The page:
New exhibit features bands on the bricks

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RIT Archives

Folk-rock singer Harry Chapin performed on campus in 1977.

As associate archivist for RIT, I take my job as steward of irreplaceable historical records very seriously. Each day, I am in awe when I find a document from the 
late 1800s or a photograph from the 1940s that assists us in piecing together 
RIT’s history. These records are invaluable when we embark on creating an 
exhibit. Exhibits are an opportunity to tell a story about RIT’s history for the public. 
Although we now create digital exhibits available to the world at large, there is 
great satisfaction in seeing historical objects up close in original form. 

Exhibiting collections is our favorite activity, but at the same time can be our most challenging. How do we accurately represent history when we haven’t lived through it? We have to rely on the written word and visual representation found in our collections. I recently chose “Bands on the Bricks: A Retrospective” as our latest endeavor, which will be a timeline of musicians and bands who have performed at RIT since 1950. 

The Archives has an extensive poster collection representing events held at RIT. Many of these posters, designed by students, promote concerts sponsored by 
the College Activities Board or formerly the College Union Board. These make an excellent visual base for the exhibit, not only for the subject matter, but as a representation of graphic design over time.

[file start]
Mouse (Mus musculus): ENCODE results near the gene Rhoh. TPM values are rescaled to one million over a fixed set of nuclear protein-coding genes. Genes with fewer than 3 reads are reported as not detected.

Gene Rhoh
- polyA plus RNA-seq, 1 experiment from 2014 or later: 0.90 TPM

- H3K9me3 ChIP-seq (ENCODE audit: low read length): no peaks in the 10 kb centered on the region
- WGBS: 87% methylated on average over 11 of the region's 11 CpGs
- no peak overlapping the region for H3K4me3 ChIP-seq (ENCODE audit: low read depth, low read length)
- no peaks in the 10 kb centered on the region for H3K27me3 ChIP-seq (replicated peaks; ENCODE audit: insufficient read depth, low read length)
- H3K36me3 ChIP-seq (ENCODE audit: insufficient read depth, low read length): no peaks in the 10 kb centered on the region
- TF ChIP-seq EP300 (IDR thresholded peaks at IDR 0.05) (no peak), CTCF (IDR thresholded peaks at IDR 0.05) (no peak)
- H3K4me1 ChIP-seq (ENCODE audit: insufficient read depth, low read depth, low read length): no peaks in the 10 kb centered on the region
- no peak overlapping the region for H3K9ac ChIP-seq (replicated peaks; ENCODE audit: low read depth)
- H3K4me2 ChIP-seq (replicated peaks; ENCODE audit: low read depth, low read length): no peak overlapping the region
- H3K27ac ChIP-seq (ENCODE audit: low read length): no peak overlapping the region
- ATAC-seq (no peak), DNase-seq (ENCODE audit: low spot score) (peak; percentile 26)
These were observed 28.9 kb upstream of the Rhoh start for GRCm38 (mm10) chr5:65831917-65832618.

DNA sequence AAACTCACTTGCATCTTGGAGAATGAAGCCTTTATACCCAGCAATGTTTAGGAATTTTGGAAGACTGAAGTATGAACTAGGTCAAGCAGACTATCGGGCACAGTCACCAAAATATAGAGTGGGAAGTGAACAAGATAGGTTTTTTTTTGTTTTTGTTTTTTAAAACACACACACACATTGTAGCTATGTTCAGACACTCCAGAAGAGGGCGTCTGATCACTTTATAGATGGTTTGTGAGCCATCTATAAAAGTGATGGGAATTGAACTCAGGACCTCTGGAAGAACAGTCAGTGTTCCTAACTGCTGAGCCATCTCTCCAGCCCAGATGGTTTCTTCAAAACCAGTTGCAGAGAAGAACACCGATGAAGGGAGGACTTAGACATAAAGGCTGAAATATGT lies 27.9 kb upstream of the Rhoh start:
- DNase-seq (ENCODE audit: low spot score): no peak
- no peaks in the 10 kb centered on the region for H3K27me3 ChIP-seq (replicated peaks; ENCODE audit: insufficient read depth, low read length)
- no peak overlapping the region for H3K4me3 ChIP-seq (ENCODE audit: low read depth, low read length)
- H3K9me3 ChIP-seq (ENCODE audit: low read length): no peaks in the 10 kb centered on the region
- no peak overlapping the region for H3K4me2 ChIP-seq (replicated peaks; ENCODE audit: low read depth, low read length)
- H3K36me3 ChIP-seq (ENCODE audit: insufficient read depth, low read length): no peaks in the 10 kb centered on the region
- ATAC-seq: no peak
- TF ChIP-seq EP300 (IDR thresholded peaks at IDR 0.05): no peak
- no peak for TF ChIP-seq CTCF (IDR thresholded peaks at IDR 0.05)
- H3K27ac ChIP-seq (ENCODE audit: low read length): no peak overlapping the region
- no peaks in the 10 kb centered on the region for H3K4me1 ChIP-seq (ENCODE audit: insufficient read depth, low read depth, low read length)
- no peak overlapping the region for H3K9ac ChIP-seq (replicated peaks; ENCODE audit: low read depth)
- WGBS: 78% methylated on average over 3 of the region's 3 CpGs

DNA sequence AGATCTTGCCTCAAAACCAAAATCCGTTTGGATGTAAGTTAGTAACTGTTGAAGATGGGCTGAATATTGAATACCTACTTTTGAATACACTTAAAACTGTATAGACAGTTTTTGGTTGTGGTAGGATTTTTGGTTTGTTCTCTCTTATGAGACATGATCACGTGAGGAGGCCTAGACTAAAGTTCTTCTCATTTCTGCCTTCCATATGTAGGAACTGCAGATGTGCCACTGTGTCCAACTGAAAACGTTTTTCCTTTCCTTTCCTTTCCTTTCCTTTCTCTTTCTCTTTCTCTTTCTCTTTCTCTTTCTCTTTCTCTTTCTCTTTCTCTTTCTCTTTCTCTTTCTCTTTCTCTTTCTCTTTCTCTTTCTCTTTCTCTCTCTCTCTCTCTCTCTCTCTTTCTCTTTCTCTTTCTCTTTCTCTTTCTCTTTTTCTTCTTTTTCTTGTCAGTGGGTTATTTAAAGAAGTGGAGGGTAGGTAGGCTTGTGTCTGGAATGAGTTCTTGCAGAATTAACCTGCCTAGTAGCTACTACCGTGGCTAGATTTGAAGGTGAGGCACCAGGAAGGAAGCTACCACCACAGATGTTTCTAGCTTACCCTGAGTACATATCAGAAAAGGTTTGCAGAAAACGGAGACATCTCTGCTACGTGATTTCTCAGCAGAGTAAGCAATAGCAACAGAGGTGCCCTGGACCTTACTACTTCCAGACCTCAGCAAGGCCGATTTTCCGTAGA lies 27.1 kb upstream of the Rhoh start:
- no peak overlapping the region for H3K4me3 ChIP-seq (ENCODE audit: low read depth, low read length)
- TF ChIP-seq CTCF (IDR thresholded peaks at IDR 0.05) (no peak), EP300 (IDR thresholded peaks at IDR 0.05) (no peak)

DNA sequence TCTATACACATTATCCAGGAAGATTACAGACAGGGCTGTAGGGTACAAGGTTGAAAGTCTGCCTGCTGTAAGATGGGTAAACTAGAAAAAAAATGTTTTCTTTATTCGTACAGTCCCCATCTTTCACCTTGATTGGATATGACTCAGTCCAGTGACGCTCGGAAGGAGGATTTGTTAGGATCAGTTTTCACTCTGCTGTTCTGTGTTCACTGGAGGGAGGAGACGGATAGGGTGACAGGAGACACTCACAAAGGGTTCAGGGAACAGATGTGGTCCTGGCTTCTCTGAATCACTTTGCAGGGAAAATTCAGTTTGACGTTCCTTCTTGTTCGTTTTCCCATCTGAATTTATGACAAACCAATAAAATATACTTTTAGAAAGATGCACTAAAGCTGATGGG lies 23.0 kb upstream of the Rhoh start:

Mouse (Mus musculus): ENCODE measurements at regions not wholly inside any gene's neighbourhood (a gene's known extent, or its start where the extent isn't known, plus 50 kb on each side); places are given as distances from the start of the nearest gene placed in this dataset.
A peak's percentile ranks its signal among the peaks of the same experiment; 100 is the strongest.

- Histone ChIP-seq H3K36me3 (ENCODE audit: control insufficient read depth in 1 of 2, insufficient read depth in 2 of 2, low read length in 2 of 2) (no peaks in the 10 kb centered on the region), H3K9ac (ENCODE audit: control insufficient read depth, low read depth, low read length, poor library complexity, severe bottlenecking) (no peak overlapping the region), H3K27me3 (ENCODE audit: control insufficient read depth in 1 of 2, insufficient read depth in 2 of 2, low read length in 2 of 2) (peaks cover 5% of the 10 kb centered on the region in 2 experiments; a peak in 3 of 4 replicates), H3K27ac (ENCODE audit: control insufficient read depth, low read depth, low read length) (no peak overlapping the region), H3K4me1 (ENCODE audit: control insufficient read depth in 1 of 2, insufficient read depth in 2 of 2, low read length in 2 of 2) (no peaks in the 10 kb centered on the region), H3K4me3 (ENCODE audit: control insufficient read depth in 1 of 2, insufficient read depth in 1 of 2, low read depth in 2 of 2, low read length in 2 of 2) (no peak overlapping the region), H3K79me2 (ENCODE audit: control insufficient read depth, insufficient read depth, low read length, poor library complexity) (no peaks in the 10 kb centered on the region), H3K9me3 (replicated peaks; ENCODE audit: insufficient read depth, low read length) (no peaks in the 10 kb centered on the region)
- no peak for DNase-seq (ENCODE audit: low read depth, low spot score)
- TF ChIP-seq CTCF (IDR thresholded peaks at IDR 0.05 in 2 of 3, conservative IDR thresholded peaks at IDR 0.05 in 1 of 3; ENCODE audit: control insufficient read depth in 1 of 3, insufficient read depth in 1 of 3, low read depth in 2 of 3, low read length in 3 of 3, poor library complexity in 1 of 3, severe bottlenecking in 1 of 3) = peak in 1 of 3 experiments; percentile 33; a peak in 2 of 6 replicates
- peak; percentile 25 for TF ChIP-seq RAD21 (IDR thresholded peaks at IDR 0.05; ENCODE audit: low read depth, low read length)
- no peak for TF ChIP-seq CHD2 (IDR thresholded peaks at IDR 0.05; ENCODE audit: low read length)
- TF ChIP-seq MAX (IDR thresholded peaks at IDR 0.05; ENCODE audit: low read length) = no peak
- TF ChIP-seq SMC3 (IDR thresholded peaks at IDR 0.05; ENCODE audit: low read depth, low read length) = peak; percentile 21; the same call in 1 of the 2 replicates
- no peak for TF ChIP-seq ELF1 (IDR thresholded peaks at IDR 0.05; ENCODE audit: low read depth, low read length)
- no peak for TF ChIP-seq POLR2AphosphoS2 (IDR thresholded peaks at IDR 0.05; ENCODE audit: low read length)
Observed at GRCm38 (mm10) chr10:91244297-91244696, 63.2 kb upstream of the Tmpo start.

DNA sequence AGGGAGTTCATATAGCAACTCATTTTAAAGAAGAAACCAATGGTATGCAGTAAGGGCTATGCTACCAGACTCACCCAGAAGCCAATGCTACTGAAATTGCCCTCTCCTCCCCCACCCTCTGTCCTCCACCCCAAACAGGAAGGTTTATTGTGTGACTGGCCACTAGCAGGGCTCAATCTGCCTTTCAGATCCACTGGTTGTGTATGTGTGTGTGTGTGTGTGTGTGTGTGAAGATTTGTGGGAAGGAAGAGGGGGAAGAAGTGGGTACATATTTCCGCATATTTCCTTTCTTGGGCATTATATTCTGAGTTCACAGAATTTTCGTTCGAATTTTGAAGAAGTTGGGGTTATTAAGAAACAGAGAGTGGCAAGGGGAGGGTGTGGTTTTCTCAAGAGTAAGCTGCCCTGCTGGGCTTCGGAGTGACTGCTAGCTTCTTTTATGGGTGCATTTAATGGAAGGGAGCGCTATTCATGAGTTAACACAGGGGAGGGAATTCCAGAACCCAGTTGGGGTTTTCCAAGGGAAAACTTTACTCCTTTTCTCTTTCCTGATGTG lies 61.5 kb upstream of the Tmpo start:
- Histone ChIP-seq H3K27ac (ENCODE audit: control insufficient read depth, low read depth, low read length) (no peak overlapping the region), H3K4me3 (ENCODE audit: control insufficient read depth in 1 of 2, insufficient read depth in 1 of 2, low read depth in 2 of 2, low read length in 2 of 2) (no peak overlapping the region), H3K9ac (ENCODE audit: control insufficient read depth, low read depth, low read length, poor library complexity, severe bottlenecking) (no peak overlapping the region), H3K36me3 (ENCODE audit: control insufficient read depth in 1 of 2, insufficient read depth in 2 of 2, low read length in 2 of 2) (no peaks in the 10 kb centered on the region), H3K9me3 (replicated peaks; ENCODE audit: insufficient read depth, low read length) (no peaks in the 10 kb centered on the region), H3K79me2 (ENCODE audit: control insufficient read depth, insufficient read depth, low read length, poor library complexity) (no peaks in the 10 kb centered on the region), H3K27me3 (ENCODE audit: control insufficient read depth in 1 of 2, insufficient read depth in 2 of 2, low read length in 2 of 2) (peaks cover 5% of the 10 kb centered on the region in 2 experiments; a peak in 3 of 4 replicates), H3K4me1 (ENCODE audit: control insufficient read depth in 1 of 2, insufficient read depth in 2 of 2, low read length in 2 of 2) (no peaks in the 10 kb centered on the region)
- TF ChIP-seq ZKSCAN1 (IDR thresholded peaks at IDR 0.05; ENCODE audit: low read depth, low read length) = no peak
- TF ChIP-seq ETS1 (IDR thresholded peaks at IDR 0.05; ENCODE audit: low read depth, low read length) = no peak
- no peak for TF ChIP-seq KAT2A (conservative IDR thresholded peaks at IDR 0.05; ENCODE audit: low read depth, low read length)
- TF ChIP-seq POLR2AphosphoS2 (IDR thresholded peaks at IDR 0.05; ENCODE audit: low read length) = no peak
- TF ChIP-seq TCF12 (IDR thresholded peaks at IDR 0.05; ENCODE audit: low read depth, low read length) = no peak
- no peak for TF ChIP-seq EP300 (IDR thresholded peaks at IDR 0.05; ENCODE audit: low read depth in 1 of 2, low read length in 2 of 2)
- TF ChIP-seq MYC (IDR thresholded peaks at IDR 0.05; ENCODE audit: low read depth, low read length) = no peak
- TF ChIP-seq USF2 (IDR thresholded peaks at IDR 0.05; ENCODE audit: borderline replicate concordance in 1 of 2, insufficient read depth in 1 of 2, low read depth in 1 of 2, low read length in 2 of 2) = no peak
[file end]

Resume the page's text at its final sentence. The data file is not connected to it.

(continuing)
Thanks to University News photographers, student events are well documented in our photograph collections. It’s been fun looking at student fashions and hairstyles while searching through photographs representing several decades. We found images of Patti LaBelle, Harry Chapin, the Outlaws, and many others from the 1970s in slide format, and more recently, Rihanna, rapper 50 cent and John Legend, in digital form.

Reporter magazine helps us develop our story by providing reviews of concerts; which bands were hits and which were not. Throughout our research, we also learned that concerts were held in several locations. We didn’t always have the Gordon Field House, so concerts were held in the Student Alumni Union cafeteria, Clark Gymnasium or Ingle Auditorium. When a well-known artist came to town, the concert would be held at the Dome Arena in Henrietta or Eastman Theater in Rochester.

We have unearthed more than 90 bands that will be featured in this exhibit.
 It is our hope that “Bands on the Bricks” will appeal to the entire RIT community. Music is so personal and can invoke memories throughout our lives. We all have 
our favorite groups from our college days and I invite you to come find out if 
yours has performed at RIT.

“Bands on the Bricks: A Retrospective” runs through Oct. 31 at the RIT Museum, Wallace Center, third floor.